He looked at me, grasping for words, "I – I don't ever want to feel like that again. I don't ever want to be so worried that I can't eat, or sleep, or think straight. It unsettles me how…out of control I felt." He fiddled with his glasses adorably, "That is, well what I'm trying to say is… "
I held up a hand, silencing him. "Grissom. Lie down with me? Please?" I smiled and held my arms out to him. He looked at me for a moment, grateful that I hadn't made him spell out his feelings. I think it's why we work so well together. I don't need to hear it. I can look at him, and I just know by the look in his eyes. He took hold of my hands, kissing my palms sweetly before settling in next to me. I wrapped my arms around him gratefully, breathing him in, and buried my face in the warmth of his neck.
I felt his arms snaking around my back, his hand rubbing the back of my neck soothingly. My throat tightened as I thanked God for letting me live to experience this moment, and for the first time since I had been taken, I allowed myself to really, truly cry.
Grissom's embrace tightened as my wracking sobs shook us both. I pressed my face harder into his neck, holding him so close I thought I might squeeze him to death.
"Oh Sara," Grissom whispered, "I'm so sorry I let this happen to you. I should have protected you. I should have known."
"No," I protested, shaking my head against him. I looked up, sniffling, eyes streaming, and the guilt in his eyes broke my heart. "No, it wasn't your fault. You saved me, remember? You did everything right."
He looked down at me seriously, running his fingers through my hair with one hand. "No, Sara, I didn't. The right thing to do would have been to tell you how I felt about you right from the start, instead of hurting you like I did. You know the reasons for my actions towards you, though I'm not saying that those reasons are anything except a weak excuse for my cowardliness."
I looked up at him, speechless. "I'm ashamed of myself," he finished, "and I only hope that you can forgive me for being such a fool. I know you don't need me to say it, but I want to, because I love you Sara. And I won't lose you again.
I grinned and leaned towards him, whispering harshly in his ear, "Prove it."
He kissed me softly, deeply, running his hand into the open back of my hospital gown. I pulled him on top of me, kissing him harder as I wrapped my legs around him, ignoring the pain from all the cuts and bruises mottling my body. Our hands ran over each other greedily, desperately, throwing caution to the wind. I pulled him tightly up against me, dipping my hand into the waist of the back of his jeans and then running my fingers slowly, deliberately up his spine. Just as it was about to get R-rated, a knock at the door interrupted us, Grissom pulling away from my hot, devouring kisses to look towards the door.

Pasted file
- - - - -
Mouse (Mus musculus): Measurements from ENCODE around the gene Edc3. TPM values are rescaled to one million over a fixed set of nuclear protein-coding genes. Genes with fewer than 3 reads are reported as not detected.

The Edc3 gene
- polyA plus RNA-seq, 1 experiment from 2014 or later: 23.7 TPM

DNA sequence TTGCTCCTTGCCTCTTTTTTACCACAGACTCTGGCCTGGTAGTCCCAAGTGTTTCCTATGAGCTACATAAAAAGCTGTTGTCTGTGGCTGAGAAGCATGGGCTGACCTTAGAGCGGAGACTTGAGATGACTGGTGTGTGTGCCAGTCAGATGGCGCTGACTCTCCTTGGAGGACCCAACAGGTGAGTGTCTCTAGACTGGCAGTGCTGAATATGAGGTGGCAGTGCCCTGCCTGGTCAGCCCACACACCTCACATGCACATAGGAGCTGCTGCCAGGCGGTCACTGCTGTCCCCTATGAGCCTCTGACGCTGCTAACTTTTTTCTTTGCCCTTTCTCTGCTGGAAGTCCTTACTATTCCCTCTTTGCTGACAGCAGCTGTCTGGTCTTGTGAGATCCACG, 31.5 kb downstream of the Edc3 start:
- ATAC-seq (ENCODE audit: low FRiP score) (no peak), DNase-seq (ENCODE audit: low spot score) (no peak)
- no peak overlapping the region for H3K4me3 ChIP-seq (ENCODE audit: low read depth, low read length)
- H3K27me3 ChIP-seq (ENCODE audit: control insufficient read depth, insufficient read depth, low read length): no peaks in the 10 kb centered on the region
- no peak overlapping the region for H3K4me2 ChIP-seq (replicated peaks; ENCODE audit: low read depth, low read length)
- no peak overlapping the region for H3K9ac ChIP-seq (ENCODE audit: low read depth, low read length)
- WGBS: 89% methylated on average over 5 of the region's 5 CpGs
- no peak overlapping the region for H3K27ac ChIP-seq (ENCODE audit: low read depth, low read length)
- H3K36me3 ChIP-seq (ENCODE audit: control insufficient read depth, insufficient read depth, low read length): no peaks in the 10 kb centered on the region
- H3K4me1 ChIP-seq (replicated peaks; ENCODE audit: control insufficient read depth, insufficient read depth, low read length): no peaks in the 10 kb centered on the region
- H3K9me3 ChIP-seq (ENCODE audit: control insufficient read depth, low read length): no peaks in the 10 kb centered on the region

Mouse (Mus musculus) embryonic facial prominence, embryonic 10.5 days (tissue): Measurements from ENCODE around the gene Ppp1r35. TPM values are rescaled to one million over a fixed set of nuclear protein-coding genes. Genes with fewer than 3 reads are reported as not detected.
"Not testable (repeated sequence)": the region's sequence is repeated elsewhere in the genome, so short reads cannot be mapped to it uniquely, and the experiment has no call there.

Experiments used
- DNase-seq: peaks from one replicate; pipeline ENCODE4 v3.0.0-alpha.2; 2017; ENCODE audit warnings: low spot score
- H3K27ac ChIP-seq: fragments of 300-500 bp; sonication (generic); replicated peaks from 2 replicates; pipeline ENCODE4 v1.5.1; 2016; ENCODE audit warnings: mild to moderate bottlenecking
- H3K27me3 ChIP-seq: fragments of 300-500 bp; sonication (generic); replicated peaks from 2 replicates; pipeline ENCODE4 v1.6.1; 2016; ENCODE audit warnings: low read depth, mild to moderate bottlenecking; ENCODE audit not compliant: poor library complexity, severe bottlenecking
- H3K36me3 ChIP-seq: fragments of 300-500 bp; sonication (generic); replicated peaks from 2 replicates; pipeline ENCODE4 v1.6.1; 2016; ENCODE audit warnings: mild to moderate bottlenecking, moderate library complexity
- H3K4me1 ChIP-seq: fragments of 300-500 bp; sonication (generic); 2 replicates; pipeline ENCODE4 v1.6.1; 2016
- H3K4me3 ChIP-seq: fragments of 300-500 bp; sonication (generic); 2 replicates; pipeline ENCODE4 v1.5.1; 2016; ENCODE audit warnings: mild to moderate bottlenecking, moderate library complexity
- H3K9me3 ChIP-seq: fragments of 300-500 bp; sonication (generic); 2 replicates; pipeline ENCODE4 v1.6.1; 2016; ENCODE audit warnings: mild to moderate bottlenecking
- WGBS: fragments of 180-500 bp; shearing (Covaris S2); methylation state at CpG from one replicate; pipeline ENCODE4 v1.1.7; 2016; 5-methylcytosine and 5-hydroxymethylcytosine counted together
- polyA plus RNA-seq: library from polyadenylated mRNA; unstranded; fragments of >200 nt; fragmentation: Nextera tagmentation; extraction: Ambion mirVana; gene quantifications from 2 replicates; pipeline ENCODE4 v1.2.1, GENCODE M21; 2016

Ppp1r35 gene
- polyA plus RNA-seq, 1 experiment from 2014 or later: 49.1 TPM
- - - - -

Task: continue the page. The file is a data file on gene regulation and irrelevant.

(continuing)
My head fell back on the pillow in annoyance as Grissom slid off the bed with admirable agility and walked towards the door, throwing a wistful glance over his shoulder at me as I tried to regain my composure, smoothing out my gown and the blankets. He opened the door and Brass walked in, the detective in him taking note of my flushed skin and tousled hair, and the friend in him deciding not to say anything about it.
"Sara, it's good to have you back," he said gruffly, crossing the room and pulling me into a quick, tight hug, his brown tweed suit scratching my bare skin.
"Thanks Brass," I smiled up at him.
"That's one hell of a black eye you got yourself," he said in a fatherly tone. He pulled my chin up with a finger and tilted my head in the light, examining the gash on my forehead. "And a nice fat lip to top it all off," he muttered. "Well the bastard got what was coming to him, in any case." He patted my cheek gently and then walked back towards the door, turning to face me at the doorway. "If you're feeling up to it, I have someone here who would like to meet you," he said over his shoulder, gesturing a hand out to the hall.
"Sure," I answered in surprise, "who is it?"
"One second," he said, holding up a finger and leaving the room.
Grissom looked back at me, shrugging his shoulders and smiling at my questioning look. "Don't look so smug," I said laughing, "you're in real trouble later."
"I can hardly wait," he answered softly, with a voice that held a lot of promise.
Brass re-entered then, a thin woman with dark hair following shyly behind him. I recognized her but I couldn't quite remember where I had seen her. "Sara," said Brass, reaching back and nudging the girl closer to me, "this is Jennifer Kostuik. She's been asking to see you ever since you were brought in."